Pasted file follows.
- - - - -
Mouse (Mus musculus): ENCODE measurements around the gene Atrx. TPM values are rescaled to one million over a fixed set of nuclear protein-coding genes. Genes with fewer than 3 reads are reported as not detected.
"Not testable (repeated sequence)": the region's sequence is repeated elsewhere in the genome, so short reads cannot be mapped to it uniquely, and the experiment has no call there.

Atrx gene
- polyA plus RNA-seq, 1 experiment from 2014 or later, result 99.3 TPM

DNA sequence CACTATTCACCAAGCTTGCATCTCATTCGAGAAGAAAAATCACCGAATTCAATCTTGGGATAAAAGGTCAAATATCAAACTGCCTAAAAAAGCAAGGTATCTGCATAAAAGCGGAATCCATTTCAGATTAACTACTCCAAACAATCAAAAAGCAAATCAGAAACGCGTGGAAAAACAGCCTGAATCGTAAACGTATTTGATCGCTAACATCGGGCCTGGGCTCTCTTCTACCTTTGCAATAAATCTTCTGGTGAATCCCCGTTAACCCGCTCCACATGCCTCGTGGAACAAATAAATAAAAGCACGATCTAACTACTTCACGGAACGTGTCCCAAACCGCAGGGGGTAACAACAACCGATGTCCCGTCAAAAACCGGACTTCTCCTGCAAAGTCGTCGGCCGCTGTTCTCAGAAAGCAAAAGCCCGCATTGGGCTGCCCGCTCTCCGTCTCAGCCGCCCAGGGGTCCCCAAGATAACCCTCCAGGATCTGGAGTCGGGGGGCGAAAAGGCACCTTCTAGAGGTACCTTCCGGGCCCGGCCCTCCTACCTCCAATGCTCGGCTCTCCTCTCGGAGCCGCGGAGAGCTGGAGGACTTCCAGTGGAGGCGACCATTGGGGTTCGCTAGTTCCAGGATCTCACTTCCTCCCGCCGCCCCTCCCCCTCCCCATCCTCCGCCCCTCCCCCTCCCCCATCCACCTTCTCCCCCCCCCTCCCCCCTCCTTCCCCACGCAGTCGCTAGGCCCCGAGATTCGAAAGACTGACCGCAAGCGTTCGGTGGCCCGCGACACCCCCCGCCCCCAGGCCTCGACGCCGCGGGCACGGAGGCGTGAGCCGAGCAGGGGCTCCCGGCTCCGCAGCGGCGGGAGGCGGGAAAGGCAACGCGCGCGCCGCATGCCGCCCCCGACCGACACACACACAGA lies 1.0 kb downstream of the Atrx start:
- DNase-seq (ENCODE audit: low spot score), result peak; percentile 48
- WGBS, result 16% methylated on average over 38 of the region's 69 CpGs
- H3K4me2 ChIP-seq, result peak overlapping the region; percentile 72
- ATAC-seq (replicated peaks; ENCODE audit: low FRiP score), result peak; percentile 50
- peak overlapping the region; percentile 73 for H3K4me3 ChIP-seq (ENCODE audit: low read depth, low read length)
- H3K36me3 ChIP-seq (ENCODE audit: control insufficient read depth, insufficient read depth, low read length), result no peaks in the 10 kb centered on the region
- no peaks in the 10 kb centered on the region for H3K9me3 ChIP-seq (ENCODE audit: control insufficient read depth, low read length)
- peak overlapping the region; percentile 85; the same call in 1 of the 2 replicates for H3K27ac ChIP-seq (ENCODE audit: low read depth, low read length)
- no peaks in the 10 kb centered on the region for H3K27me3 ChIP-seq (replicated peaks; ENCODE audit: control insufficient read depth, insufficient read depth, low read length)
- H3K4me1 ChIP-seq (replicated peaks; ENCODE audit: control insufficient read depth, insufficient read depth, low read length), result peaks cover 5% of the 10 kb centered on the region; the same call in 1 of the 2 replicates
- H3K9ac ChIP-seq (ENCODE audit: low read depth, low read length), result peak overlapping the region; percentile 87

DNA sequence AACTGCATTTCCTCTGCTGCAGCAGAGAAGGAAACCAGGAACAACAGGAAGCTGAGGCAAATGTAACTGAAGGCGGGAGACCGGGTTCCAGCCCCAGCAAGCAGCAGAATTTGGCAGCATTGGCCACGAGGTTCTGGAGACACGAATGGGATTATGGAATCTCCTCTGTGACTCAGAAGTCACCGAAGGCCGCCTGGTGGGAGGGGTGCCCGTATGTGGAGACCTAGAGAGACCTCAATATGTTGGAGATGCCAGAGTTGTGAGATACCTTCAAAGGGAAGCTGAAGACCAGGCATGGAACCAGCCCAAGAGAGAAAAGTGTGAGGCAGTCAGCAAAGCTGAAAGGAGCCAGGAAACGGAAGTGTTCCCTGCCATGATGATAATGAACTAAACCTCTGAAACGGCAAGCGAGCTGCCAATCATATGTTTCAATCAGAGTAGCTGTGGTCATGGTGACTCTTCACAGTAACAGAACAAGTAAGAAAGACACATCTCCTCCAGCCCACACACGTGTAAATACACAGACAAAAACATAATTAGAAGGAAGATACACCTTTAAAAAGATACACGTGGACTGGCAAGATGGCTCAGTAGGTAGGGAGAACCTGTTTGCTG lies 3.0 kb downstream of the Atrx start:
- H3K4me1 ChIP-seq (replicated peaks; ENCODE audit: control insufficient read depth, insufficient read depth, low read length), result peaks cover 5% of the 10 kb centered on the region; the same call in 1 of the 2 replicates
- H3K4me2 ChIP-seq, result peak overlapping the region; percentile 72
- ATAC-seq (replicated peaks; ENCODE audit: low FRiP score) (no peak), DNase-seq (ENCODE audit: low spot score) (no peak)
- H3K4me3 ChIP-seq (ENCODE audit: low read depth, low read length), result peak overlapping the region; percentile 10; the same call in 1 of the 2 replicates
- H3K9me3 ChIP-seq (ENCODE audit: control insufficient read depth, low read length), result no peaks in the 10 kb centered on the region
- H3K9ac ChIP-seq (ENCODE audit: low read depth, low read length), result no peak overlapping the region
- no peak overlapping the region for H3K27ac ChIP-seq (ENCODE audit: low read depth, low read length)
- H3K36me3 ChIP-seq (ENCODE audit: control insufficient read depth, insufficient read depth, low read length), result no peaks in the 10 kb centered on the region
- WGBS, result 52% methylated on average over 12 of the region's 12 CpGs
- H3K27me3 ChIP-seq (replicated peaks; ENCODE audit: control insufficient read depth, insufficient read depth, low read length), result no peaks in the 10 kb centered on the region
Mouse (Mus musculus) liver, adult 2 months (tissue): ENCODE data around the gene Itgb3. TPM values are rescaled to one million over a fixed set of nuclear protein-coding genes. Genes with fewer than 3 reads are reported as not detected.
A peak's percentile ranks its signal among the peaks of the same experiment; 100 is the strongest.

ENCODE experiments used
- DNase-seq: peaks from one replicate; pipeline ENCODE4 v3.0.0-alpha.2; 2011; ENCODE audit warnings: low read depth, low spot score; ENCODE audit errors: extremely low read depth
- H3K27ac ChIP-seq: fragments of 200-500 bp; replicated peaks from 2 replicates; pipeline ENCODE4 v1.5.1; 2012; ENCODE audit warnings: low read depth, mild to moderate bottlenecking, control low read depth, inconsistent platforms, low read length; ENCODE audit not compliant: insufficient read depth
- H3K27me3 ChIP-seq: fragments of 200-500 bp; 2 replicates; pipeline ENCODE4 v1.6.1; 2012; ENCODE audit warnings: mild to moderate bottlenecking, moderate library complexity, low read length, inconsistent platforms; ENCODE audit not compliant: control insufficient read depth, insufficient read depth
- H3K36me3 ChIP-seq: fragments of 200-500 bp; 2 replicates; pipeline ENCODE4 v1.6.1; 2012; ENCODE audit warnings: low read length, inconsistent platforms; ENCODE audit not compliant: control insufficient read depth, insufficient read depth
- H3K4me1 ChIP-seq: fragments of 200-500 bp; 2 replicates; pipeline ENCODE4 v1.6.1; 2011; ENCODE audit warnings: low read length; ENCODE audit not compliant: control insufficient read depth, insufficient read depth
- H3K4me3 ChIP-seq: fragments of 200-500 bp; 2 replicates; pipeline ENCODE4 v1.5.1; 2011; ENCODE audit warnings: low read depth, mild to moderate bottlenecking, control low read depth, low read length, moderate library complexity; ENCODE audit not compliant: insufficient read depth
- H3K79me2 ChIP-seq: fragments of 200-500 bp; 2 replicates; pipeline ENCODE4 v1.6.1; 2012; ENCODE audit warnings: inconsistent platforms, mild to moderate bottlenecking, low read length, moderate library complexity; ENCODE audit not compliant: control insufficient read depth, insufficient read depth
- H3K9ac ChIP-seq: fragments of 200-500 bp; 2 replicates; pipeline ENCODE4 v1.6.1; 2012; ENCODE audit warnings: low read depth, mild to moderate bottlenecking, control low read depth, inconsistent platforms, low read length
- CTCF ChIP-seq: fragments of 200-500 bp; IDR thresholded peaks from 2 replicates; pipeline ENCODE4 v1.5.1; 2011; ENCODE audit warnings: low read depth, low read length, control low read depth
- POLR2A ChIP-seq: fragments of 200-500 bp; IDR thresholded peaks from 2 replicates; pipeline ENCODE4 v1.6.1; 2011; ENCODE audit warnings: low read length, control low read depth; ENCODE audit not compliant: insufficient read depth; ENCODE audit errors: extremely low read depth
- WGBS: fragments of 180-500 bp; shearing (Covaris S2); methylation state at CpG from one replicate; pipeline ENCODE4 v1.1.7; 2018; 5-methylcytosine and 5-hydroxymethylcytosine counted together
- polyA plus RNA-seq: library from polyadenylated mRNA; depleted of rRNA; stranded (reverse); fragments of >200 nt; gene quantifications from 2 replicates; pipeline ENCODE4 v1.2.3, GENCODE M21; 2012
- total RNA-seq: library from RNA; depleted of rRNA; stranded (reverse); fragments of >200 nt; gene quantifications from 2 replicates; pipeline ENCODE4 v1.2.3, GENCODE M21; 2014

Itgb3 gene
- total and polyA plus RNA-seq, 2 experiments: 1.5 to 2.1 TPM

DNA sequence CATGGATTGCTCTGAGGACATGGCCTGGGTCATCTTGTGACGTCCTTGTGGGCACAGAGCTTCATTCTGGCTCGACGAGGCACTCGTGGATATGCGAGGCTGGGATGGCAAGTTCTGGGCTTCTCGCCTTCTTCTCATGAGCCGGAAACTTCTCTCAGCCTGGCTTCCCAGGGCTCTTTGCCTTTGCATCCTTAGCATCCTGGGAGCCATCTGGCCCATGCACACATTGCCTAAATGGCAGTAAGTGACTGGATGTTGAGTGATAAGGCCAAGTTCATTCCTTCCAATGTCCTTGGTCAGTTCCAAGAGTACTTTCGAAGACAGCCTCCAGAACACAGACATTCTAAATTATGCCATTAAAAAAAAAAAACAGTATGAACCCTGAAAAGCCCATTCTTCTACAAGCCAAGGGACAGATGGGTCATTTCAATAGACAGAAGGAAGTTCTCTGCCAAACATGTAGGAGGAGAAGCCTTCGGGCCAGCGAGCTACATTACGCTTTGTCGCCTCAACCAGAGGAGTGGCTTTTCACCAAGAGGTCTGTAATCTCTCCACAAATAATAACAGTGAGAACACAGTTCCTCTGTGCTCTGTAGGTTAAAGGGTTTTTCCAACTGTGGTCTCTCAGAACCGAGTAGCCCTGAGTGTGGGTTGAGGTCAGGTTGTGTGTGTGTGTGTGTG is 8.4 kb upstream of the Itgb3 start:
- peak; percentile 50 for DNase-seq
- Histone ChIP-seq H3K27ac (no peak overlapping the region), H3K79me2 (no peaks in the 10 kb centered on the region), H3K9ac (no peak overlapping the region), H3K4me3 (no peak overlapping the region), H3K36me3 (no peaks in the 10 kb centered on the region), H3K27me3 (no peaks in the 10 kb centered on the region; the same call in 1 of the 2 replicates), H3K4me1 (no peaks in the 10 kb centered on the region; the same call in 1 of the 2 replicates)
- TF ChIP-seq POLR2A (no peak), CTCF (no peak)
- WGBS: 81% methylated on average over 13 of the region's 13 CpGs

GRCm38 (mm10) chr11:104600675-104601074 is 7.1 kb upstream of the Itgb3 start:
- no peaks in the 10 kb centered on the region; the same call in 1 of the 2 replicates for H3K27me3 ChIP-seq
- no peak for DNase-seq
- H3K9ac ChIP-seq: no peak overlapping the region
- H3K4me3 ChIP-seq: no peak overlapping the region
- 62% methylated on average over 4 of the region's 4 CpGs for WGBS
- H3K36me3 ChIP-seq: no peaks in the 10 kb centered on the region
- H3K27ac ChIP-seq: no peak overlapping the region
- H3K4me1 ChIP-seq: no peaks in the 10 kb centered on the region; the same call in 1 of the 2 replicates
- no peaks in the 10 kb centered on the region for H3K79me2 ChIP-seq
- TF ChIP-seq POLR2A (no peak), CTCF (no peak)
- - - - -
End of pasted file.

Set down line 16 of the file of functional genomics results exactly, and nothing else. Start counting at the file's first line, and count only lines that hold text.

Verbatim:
- H3K9ac ChIP-seq (ENCODE audit: low read depth, low read length), result peak overlapping the region; percentile 87